What Is Universal Income
Universal income is a program where every citizen receives a flat monthly payment, regardless of whether they're working and earning an income or not. Different programs outline who exactly receives the income some state that all citizens would get it regardless of what they make, while other programs may only give it to those who fall below the poverty line.
In 1967, Martin Luther King Jr. said a guaranteed income would abolish poverty. That means reducing income inequality as well.
Economist Milton Friedman proposed a negative income tax. The poor would receive a tax credit if their income fell below a minimum level. It would be equivalent to the tax payment for the families earning above the minimum level.
In 2018, Facebook co-founder Chris Hughes outlined his plan in his book "Fair Shot."4 He argued that U.S. workers, students, and caregivers making $50,000 or less a year should receive a guaranteed income of $500 a month. Hughes’ guaranteed income plan is financed by taxes on the top 1%. It would work through a modernization of the earned income tax credit.
23 Universal income Pros & Cons
- Workers could afford to wait for a better job or better wages
- People would have the freedom to return to school or stay home to care for a relative
- May help remove the "poverty trap" from traditional welfare programs
- Citizens could have simple, straightforward financial assistance that minimizes bureaucracy
- The government would spend less to administer the program than with traditional welfare
- Young couples would have more money to start families in countries with low birth rates
- The payments could help stabilize the economy during recessionary periods
- Inflation could be triggered because of the increase in demand for goods and services
- There won't be an increased standard of living in the long run because of inflated prices
- Jobs aren’t disappearing; rather, the nature of work is changing.
- A shrinking labor force would harm economic growth.
- UBI is very expensive, requiring substantial tax increases or spending cuts.
- Many of the most disadvantaged would likely be left more vulnerable.
- The idea has been scarcely tested.
- A reduced program with smaller payments won't make a real difference to poverty-stricken families
- Free income may not incentivize people to get jobs and could make work seem optional
- Free income could perpetuate the falling labour force participation rate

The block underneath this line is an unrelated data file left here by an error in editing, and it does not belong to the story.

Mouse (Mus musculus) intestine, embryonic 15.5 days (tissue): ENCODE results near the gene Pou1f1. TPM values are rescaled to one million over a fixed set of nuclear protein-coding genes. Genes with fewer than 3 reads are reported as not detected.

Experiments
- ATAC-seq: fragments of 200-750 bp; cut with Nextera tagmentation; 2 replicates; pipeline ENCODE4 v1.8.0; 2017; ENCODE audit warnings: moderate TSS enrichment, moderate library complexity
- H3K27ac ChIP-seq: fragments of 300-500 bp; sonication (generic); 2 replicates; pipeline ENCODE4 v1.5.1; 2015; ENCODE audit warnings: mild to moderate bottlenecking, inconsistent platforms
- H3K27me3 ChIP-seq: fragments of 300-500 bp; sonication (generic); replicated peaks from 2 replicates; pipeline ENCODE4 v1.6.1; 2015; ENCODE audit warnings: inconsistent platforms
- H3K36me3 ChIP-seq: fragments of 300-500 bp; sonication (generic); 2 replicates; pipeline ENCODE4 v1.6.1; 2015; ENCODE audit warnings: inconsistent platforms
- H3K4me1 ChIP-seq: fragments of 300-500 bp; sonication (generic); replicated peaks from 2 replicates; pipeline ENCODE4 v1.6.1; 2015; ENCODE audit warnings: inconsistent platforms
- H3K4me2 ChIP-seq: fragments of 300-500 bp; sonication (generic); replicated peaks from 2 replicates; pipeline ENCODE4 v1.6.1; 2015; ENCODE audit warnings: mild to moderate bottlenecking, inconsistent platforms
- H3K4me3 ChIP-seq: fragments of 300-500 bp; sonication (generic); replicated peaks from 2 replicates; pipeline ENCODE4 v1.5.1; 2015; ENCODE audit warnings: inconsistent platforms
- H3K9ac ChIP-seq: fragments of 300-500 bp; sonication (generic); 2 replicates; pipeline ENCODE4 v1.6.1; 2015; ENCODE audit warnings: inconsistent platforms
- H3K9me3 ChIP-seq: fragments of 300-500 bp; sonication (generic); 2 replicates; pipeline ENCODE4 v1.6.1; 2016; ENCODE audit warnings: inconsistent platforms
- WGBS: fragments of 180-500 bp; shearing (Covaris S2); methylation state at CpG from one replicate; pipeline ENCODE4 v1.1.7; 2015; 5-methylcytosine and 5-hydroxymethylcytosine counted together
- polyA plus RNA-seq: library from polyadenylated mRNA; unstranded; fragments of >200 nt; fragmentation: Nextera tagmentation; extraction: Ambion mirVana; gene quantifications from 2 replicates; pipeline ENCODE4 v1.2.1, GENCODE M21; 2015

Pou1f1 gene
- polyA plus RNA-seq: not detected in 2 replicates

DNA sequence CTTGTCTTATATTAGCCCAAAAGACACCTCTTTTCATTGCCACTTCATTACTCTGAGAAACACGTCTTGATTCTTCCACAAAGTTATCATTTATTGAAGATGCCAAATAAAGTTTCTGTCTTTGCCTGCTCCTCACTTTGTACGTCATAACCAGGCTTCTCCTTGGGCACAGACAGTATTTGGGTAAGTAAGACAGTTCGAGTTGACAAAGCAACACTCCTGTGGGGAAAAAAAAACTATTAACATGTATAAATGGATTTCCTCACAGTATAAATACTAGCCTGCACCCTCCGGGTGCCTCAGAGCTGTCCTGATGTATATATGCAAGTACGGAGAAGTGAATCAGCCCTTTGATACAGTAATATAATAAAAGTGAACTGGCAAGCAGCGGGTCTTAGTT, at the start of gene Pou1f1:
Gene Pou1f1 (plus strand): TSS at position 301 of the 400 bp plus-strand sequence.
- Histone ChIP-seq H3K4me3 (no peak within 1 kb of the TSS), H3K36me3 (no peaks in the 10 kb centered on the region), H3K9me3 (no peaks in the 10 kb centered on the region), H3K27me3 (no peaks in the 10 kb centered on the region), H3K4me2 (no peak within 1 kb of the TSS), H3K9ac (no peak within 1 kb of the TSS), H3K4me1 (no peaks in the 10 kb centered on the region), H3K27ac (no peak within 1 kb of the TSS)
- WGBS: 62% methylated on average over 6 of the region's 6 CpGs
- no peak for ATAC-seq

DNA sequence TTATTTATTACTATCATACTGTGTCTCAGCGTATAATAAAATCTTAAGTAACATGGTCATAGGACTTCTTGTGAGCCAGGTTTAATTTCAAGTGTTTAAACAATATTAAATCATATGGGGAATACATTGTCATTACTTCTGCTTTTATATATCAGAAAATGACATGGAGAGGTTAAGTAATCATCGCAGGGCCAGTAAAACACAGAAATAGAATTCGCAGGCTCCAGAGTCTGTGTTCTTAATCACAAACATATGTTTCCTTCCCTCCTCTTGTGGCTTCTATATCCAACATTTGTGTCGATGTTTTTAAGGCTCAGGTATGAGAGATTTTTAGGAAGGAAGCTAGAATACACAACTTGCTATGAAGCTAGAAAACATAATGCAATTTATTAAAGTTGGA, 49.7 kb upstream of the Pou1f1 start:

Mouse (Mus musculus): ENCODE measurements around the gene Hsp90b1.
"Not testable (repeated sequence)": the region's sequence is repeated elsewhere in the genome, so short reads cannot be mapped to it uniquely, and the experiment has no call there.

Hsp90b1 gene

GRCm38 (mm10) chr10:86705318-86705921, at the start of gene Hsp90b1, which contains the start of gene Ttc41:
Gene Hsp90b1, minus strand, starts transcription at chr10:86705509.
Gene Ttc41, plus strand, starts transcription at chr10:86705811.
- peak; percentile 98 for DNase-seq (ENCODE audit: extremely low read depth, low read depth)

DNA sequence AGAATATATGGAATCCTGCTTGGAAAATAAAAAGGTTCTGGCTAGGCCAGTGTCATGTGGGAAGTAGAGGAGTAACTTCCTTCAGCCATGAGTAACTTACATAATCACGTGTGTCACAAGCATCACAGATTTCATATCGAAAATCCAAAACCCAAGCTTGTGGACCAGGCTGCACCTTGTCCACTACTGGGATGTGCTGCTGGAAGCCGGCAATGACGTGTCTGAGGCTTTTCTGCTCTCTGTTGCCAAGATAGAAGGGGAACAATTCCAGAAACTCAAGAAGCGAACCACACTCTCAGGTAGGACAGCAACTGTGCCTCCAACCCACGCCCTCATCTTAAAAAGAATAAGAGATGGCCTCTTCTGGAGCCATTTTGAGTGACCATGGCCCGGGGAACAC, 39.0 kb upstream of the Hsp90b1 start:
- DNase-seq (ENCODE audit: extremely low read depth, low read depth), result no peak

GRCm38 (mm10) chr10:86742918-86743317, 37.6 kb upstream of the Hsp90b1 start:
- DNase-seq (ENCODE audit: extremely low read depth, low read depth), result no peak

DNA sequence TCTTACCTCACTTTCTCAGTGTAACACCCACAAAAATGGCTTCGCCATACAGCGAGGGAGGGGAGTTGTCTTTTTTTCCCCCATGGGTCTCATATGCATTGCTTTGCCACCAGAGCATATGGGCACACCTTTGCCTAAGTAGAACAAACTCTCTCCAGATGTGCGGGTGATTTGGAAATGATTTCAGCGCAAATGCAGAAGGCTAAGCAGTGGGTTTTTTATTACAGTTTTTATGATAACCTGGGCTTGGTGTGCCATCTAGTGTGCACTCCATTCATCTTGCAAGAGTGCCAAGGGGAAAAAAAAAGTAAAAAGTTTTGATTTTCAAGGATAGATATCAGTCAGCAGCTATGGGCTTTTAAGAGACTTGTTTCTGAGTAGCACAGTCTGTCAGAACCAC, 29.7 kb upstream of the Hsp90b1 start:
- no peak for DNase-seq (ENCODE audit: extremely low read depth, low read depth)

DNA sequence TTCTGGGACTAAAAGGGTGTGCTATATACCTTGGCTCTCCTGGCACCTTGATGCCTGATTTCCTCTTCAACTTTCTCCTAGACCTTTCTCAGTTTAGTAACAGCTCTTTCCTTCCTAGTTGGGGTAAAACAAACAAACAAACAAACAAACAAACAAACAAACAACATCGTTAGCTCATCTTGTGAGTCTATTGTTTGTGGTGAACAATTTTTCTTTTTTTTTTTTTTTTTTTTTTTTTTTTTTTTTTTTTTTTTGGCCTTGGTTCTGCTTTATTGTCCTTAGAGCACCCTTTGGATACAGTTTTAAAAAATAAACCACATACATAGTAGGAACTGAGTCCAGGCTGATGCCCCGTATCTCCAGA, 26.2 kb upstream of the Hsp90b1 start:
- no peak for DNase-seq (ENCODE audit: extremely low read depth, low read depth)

- There are many opposed to handouts for the unemployed
The motivation behind most universal basic income proposals is admirable: reduce widespread poverty and provide lifelong income security to all. But a UBI, in reality, would likely fall far short of eliminating poverty while imposing large economic costs and ignoring future opportunities for work. It also ignores that American life is rooted in a civic tradition of earning. Seventy-three percent of Americans believe working hard is “very important to getting ahead in life.”21 That’s the highest among advanced economies, with the United Kingdom second at 60% and Germany (49%), Japan (42%), South Korea (34%), and France (25%) far behind. Instead of pinning all hopes on UBI, policymakers should focus instead on designing ambitious policies that address the need that Americans have to earn a good life.
Universal income countries
The US has tried a few basic income experiments, but most have been short-lived small-scale trials.
Alaska is an exception. Since 1982, the state has given each citizen an annual check just for being alive, effectively wiping out extreme poverty. The money — which can range from around $2,000 per person when oil prices are high to $1,000 in cheaper gas years — comes from the Alaska Permanent Fund, a state-owned investment fund financed by oil revenues.
Economists investigated whether the payment was leading people to work less and found that “the dividend did not affect employment” overall. (It has affected fertility, encouraging families to have more kids. It’s also had some unexpected effects on the state’s politics.)
Another long-running program is the Eastern Band of Cherokee Indians Casino Dividend in North Carolina. Since 1997, revenue from a casino on tribal land has been given to every tribal member, no strings attached. Each person gets on average somewhere between $4,000 and $6,000 per year. Economists found that it doesn’t make them work less. It does lead to improved education and mental health and decreased addiction and crime.